Millions of people unnecessarily avoid dental care due to fear. Unfortunately, dental decay and gum disease do not simply disappear. As a consequence, many people suffer from dental maladies that could easily be avoided. Bad Dental Experiences People commonly blame bad childhood experiences at the dentist for their present anxiety about dental care. Psychologists have observed that it may take nine or more positive experiences to overcome one negative incident. But it can be done. The first step in managing dental fear is familiarization. The more you learn about a forthcoming experience, the less likely you will be anxious about it. Be frank with the dental staff. Talk about your concerns. Communications such as “I’m afraid of the drill,” “I’m a dental coward,“ or “Please, I need extra TLC,” will clear a pathway for an exchange of ideas. Most dentists are caring, empathetic people -- not the sadistic demons portrayed in Hollywood. They will listen to your fears. There are several options available for a tranquil dental appointment. For some patients, a comfortable setting, reassurance by the dentist or stereo headphones may be all that is required for relaxed dental treatment. Others may require more pronounced treatment modalities. Hypnosis Hypnosis is a suggestive technique that may produce a state of altered consciousness, opening the subject to the therapist’s behavioral or perceptive suggestions. This approach can easily include a state of relaxation. Once properly trained, individuals may later reproduce the relaxed state without the presence of the therapist. Nitrous Oxide and Conscious Sedation The American Dental Association defines conscious sedation as “a minimally depressed level of consciousness that retains the patient's ability to independently and continuously maintain an airway and respond appropriately to physical stimulation or verbal command.” This may be accomplished with the use of a pre-treatment oral sedative, the inhalation of nitrous oxide, or a combination of both. The technique requires the use of a local anesthetic for most dental procedures. Some patients tolerate dentistry more easily by taking an oral pre-medication 30-60 minutes before the dental visit. The choice of a sedative depends upon the patient’s general health and other medications taken. The drawback to oral sedatives is that the level of sedation is difficult to manage and an escort is usually required. Nitrous oxide, or relative analgesia, is a safe, convenient agent for dental care in comfort. Also known as laughing gas, nitrous oxide is effective in producing a state of deep relaxation without the loss of consciousness. It wears off in a few minutes and the patient may drive home. Used by properly trained dental personnel, nitrous oxide is ideal for the dental environment. Some dentists prefer to prescribe anti-anxiety or sedative medications in combination with nitrous oxide. Intravenous (IV) Sedation Comprehensive control of pain and anxiety in dentistry is sometimes achieved by the intravenous introduction of anti-anxiety or sedative drugs. This technique produces a profound state of relaxation, without the loss of consciousness or compromising respiration. The technique is recommended for excessively anxious dental patients and an escort is always required. A local anesthetic is still needed for most dental procedures. While less convenient than conscious sedation, IV sedation’s predictable effects make it the method of choice for the highly fearful dental patient. General Anesthesia Outpatient oral surgery procedures or general dentistry for extremely apprehensive or handicapped dental patients may require the use of a general anesthetic. Oral and maxillofacial surgeon Dr. Ken Templeton states, “Modern technology now makes it possible to perform complex surgery in the office with little or no discomfort.” In an oral surgery or dental setting, general anesthesia characteristically produces a state of unconsciousness, short of impairing respiration. Special monitoring, supportive and resuscitative techniques are mandatory for patient safety. A local anesthetic is commonly used in conjunction with the administration of intravenous drugs. Recovery time is usually 20-40 minutes and an escort is necessary. Safety and Training The use of conscious or intravenous sedation and general anesthesia requires special university training and clinical experience. The 50 state boards of dentistry carefully regulate and license dental practitioners within their jurisdictions. Training requirements do vary. Offices must be specially equipped with emergency equipment and drugs, and in-office inspections are necessary for each dentist issued a permit. Dr. Stanley Malamed, Professor of Anesthesia and Medicine at the University of Southern California School of Dentistry, reports that dental IV sedation is a safe technique. "While any sedative technique carries a degree of risk, the drugs used and their slow delivery, accompanied by modern monitoring equipment, make IV sedation extremely safe.” Don’t Delay Necessary Dental Care Dr. Richard Gagne, who provides IV sedation for his patients, observes: “Comprehensive dentistry can save your teeth, improve your smile, and keep you looking youthful. However, the problems must be caught early and treated promptly. IV sedation can get you back to wonderfully healthy, attractive and pain-free teeth -- teeth of which you can be proud and will serve you for a lifetime.”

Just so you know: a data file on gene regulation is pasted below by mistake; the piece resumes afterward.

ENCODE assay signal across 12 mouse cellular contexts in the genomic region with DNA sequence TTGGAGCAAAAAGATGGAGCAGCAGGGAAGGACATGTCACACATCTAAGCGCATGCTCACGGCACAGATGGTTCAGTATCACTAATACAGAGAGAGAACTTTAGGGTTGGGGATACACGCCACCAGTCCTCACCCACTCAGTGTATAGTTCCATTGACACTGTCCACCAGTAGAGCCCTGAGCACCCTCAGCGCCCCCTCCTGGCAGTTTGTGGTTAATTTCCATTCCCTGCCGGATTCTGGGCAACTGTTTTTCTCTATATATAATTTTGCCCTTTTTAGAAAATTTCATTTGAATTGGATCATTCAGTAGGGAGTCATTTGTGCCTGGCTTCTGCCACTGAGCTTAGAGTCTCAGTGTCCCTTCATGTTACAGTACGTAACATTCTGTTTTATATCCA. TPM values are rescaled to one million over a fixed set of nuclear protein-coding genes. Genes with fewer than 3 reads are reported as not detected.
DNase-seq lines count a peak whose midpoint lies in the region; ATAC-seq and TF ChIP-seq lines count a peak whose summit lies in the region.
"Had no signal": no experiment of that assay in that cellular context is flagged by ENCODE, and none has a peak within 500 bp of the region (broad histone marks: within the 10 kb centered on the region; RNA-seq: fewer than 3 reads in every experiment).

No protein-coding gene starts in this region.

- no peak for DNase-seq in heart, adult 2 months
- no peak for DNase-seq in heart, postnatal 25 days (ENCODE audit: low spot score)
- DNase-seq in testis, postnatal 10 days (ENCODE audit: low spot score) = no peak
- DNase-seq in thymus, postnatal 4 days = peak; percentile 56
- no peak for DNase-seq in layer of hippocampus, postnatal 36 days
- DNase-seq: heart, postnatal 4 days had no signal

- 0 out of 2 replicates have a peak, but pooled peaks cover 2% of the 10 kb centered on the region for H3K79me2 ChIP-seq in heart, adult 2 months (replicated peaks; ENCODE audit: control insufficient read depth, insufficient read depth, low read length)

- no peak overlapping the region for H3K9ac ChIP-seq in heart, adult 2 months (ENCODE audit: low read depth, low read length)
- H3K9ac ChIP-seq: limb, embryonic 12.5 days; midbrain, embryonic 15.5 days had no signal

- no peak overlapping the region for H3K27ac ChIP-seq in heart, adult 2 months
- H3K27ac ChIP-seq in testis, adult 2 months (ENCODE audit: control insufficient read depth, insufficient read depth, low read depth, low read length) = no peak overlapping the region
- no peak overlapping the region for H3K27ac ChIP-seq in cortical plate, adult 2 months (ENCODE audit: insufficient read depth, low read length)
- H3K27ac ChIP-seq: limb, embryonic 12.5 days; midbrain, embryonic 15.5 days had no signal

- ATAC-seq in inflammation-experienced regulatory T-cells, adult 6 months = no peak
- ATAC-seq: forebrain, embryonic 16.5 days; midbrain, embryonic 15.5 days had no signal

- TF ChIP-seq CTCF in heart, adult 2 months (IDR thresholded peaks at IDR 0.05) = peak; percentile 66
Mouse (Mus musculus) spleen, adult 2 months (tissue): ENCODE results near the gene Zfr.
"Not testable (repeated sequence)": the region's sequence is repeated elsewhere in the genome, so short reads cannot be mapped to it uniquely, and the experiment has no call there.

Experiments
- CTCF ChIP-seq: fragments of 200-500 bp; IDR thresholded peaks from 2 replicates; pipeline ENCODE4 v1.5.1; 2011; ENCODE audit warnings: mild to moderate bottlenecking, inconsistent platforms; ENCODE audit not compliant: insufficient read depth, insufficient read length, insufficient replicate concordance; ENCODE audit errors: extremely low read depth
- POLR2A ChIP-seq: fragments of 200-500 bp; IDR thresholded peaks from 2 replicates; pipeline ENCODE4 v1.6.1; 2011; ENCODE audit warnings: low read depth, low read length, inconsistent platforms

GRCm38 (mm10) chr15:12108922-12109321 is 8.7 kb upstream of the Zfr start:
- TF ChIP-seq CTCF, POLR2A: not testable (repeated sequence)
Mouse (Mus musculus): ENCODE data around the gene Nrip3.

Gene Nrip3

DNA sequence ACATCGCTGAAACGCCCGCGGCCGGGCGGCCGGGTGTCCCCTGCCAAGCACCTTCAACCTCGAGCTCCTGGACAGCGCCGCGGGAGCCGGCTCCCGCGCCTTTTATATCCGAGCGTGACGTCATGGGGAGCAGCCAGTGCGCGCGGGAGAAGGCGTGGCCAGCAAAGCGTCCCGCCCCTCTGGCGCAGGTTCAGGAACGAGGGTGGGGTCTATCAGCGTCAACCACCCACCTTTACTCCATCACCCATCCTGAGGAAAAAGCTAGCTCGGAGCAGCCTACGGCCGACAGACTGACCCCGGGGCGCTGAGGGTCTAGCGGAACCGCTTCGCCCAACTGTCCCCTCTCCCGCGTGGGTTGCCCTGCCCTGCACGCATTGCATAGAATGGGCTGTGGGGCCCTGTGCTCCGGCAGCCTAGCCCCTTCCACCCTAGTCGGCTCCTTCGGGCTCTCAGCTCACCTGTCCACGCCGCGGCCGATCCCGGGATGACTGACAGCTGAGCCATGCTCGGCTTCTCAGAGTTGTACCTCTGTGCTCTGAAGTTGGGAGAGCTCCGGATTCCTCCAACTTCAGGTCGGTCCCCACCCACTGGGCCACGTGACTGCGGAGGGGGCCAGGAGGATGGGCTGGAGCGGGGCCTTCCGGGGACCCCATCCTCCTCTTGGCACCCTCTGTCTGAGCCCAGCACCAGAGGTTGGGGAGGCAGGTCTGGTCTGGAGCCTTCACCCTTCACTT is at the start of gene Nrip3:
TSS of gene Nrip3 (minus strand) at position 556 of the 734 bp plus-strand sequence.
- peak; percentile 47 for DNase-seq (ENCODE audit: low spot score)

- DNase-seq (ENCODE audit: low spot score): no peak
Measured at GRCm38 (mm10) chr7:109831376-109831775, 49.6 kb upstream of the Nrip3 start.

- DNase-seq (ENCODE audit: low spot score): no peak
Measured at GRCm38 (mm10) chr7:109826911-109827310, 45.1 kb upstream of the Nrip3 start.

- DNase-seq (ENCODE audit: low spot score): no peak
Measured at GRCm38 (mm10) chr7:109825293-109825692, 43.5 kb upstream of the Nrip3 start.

What You Hear Can Make You Fear